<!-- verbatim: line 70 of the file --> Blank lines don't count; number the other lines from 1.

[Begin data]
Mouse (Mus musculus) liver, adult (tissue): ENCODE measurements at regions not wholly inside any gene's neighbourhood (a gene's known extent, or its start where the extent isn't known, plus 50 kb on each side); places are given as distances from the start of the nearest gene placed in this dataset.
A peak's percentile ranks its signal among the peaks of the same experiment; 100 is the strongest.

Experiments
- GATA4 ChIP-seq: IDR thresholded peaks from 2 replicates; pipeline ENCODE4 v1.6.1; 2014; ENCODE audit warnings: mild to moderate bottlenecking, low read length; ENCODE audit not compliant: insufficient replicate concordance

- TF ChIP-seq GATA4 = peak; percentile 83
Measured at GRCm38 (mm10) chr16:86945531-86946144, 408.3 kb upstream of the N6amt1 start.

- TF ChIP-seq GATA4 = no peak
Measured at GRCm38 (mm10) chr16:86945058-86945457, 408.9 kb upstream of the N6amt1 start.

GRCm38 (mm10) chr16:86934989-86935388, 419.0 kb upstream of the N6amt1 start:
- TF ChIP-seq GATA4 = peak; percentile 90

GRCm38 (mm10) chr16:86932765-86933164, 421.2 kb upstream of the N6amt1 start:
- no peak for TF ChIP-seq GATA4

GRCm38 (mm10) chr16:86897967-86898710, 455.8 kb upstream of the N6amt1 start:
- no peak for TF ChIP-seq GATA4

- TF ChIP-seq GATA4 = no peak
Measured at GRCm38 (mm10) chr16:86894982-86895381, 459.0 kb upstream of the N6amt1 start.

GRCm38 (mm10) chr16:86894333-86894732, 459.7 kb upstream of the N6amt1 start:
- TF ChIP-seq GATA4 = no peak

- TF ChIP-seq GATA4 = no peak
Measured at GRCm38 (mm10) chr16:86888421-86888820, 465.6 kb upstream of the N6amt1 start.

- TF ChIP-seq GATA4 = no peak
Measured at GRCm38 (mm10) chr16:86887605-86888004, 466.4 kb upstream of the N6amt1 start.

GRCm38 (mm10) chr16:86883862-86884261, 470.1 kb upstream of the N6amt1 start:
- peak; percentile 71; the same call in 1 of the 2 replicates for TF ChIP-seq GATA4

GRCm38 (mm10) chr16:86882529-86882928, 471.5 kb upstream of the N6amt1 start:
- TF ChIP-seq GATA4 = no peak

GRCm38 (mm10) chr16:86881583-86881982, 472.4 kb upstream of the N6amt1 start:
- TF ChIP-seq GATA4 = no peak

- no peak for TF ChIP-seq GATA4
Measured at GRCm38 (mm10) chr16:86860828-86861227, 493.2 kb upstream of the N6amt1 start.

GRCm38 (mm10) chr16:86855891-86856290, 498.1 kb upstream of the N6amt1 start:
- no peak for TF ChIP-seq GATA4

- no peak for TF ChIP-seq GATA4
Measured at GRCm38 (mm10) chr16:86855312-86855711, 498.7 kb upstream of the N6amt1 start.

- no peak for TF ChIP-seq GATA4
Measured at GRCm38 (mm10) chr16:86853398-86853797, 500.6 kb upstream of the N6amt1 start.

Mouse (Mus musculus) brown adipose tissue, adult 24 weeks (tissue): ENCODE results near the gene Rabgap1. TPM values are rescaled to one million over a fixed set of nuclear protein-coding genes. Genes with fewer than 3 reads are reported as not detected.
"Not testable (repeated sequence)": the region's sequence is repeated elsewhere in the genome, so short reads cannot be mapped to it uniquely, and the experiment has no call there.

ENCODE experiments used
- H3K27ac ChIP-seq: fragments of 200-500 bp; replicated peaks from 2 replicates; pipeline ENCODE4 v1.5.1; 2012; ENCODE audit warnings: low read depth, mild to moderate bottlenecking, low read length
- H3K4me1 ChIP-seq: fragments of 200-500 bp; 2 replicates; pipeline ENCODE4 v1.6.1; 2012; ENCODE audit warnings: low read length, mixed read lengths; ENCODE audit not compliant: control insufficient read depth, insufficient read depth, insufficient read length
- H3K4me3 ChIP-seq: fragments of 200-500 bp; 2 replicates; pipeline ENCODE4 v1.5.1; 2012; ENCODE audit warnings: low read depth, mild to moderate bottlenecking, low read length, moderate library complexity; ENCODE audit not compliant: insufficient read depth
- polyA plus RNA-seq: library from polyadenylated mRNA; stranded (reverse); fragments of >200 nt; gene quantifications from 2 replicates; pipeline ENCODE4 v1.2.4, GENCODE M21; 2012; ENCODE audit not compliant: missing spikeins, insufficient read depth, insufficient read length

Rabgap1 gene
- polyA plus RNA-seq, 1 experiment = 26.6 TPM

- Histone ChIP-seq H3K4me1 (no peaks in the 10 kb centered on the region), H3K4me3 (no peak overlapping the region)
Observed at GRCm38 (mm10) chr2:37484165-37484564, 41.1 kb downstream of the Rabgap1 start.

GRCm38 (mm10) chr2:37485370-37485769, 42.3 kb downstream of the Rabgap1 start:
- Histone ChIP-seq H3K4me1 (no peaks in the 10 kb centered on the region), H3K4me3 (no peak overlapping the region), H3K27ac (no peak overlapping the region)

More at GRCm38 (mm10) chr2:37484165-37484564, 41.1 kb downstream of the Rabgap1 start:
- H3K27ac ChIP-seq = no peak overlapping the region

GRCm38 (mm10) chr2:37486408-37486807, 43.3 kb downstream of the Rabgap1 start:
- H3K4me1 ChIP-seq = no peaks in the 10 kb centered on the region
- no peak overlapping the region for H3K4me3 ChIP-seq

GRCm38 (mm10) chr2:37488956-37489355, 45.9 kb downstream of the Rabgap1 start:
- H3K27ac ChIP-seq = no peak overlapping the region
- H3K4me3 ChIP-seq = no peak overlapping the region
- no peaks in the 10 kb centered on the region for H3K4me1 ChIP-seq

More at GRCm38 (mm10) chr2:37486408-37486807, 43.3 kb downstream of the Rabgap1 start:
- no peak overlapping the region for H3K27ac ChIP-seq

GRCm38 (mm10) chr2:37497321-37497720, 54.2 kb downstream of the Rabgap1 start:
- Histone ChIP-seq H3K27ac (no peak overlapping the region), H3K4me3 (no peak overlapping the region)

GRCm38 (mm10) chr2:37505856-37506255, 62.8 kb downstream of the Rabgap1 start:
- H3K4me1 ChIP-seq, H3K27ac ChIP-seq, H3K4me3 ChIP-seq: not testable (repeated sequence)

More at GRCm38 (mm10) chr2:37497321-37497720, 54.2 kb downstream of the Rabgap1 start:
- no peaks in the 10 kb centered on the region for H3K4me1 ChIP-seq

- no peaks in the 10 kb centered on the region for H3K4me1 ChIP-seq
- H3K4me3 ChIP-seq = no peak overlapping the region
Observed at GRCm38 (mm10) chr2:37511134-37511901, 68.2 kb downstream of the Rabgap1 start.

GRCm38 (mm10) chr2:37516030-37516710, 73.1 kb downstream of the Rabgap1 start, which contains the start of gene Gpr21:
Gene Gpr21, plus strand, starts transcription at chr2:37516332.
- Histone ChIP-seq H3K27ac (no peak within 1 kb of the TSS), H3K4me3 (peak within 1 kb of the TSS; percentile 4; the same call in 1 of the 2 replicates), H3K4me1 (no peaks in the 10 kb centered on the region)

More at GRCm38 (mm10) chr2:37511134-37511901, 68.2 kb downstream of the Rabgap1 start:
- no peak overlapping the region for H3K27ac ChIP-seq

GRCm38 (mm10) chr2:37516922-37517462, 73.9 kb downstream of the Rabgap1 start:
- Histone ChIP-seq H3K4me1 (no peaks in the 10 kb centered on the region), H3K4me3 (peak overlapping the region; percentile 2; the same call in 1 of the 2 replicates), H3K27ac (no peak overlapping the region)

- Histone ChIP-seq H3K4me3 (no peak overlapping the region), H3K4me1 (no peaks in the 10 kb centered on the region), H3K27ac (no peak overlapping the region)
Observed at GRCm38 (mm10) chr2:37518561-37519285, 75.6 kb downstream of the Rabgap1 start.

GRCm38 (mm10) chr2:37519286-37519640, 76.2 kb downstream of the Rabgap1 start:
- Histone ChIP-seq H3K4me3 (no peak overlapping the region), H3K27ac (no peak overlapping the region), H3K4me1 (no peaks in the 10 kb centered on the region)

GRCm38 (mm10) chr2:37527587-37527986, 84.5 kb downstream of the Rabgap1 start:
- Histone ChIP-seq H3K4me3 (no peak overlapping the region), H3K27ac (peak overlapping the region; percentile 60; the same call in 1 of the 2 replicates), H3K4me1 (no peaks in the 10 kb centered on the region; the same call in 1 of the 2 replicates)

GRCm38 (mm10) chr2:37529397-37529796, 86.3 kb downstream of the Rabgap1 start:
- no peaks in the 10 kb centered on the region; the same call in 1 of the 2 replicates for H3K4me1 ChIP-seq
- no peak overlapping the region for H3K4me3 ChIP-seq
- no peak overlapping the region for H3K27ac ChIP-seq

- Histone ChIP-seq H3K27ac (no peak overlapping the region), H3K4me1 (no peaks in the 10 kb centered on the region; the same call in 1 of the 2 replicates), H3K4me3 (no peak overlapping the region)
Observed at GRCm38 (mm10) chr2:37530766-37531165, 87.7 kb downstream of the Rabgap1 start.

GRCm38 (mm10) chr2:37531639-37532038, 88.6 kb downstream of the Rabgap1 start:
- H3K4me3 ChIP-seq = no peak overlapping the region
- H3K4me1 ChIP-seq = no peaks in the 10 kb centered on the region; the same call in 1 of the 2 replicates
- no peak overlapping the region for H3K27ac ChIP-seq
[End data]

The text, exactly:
GRCm38 (mm10) chr2:37516030-37516710, 73.1 kb downstream of the Rabgap1 start, which contains the start of gene Gpr21: